By Nantoo Banerjee
For children playing war games in computer, witnessing the display of India’s armoury, its air force fighters flying past and scrambling over Rashtrapati Bhawan, daredevil army jawans on motorbikes, replica of naval frigate, tanks, guns and missiles at the country’s annual republic day parade in Delhi’s famed Raj Path has always been the most exciting part of the event. But, not for the knowledgeable and defence experts who know how under-equipped are the country’s combat forces compared to those of Russia, China, France, Saudi Arabia, Germany, Japan and the United States, militarily mightiest of them all. Therefore, one may think that exhibiting India’s military toys before the US president Barack Obama at the R-Day function may not exactly be a brilliant idea, after all.
For its size and population, India’s military spend on modern war equipment is among the lowest. Barring the rare-use missiles, very little of high-tech war equipment is manufactured in India. Nearly 70 per cent of India’s military hardware is imported. Though India boasts nearly a two-trillion-dollar economy, its annual war equipment import is worth less than five billion dollars. Honestly, there is nothing much to show off India’s defence might that the world’s top merchants of war are not already aware of. India’s military, among the world’s largest in terms of the number of combatants, regular and reserve, is also among the most underequipped. Almost 65 per cent of the annual defence budget go into the routine spending on personnel and establishment. The annual expenditure on armament and spares acquisition is only around $8 billion, domestic and imported, or less than 50 per cent of total cost of procurement and maintenance.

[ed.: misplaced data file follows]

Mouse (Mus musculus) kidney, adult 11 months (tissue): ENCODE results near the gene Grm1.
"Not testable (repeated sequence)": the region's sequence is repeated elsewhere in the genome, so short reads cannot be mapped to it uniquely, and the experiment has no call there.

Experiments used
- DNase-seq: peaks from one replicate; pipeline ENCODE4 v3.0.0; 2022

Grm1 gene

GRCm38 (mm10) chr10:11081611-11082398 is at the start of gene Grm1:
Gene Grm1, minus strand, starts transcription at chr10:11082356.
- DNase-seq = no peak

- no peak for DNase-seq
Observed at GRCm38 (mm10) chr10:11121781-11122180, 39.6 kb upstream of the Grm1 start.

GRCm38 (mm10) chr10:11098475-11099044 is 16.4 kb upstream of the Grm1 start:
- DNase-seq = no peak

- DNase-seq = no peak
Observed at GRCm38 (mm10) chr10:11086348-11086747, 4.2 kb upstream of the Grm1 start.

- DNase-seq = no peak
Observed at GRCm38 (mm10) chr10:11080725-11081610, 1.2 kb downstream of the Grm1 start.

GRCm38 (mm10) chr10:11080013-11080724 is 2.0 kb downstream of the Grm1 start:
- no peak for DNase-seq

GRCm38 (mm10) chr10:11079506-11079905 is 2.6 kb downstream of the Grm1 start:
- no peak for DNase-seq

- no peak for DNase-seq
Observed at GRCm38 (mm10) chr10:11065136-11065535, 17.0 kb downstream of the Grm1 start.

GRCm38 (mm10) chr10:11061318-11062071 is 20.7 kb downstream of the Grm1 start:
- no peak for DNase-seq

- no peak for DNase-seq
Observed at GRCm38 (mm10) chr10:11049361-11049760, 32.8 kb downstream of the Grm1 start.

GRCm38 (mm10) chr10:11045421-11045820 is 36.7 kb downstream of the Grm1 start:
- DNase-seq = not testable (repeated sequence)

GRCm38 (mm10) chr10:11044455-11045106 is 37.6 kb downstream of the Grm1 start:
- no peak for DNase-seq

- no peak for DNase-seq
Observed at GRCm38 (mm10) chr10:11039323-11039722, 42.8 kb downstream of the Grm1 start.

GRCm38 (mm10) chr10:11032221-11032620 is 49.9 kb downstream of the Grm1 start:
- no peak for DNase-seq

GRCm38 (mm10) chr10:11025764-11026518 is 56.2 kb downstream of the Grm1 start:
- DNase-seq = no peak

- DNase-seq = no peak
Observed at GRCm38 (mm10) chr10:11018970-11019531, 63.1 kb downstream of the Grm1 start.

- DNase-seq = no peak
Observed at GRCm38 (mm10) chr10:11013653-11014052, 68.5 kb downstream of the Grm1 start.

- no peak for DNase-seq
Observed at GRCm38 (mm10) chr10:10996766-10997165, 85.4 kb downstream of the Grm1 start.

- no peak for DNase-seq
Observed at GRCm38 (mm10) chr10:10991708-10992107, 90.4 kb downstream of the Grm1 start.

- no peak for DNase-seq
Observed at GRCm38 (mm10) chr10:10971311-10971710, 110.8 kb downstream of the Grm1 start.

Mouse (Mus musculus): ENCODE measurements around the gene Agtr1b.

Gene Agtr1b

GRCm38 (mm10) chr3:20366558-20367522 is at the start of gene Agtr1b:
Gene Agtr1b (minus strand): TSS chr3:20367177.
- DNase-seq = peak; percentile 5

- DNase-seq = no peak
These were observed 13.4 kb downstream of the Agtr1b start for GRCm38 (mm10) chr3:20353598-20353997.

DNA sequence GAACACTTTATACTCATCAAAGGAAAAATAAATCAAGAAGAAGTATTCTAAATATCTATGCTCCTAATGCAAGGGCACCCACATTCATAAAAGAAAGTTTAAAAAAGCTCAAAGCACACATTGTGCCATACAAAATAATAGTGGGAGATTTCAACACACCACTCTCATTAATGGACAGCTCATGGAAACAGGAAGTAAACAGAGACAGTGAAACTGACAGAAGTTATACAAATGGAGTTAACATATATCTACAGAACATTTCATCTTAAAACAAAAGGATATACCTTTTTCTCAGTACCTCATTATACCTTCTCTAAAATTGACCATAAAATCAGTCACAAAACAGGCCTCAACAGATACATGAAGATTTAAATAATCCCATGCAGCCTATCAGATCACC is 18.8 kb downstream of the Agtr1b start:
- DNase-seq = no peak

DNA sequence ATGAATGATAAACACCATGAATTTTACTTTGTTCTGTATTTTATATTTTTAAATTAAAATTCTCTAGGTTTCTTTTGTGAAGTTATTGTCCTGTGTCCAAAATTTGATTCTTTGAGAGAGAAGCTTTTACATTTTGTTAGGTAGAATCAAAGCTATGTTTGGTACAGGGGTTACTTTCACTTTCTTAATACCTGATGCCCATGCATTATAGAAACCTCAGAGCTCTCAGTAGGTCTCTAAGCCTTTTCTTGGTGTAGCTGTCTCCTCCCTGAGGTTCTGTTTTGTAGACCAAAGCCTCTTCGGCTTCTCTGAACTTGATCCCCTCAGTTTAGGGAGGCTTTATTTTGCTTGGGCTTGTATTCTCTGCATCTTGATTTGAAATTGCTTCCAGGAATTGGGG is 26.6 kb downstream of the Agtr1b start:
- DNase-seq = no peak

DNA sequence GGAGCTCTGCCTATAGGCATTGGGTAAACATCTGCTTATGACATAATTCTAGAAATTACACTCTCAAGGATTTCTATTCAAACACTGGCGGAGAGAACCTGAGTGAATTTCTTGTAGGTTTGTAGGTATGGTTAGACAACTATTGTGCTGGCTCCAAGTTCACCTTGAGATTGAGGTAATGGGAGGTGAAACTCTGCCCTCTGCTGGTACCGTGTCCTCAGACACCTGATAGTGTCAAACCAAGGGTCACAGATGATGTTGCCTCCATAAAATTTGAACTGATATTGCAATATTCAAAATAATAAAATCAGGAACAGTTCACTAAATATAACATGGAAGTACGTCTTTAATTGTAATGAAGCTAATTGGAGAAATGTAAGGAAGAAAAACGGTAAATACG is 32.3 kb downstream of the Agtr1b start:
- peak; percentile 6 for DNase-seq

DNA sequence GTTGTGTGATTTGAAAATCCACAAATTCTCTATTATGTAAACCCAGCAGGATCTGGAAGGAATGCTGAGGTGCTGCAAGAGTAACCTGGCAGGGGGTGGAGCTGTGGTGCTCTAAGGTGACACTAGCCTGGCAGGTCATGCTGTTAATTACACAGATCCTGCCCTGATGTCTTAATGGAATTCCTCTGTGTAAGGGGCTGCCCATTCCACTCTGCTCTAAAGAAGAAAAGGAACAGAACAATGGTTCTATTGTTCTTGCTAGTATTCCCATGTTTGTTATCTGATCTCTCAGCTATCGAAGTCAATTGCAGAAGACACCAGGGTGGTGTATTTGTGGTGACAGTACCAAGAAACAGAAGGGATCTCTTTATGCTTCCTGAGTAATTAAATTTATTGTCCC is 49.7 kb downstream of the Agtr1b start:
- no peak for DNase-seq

According to published figures by Pentagon, Stockholm International Peace Research Institute (SIPRI), the UK-based International Institute for Strategic Studies (IISS) and the Jane’s, China spent over $188 billion on military programs in 2013. China’s official budget has grown by an average of 9.4 per cent each year in real terms since 2004. “China’s military investments provide it with a growing ability to project power at increasingly longer range,” observed a Pentagon report. However, it is still far less than the US military spending of about $640 billion in 2013. In comparison, Russia’s military spend in 2013 was $88 billion. Saudi Arabia, the fourth largest defence spender, budgeted $67 billion for its military, representing 9.3 per cent of its GDP.
On paper, India ranks 9th in annual defence expenditure. In 2013, it was budged at $47.4 billion, or 2.5 per cent of its GDP, according to the SIPRI, though the amount mentioned by IISS was much lower at $36.3billion, or 1.8 per cent of GDP. The big variation could be because of the fact that the actual expenditure was much less than the budgeted one. A good portion of India’s annual defence budget is left unspent almost every year and drawn back to partly cover the large general budget deficit. As mentioned earlier, the expenditure hardly presents the state of the country’s military arsenal. Interestingly, India’s defence budget, accounting for 16 to 18 per cent of the total annual budget barely manages a 10-line mention in the finance minister’s 90-minute-long speech. It provides no insight of the working of the defence department, leave alone even a general information such as the strength of Indian Army and its tooth-to-tail (frontline combat soldier-to-staff) ratio.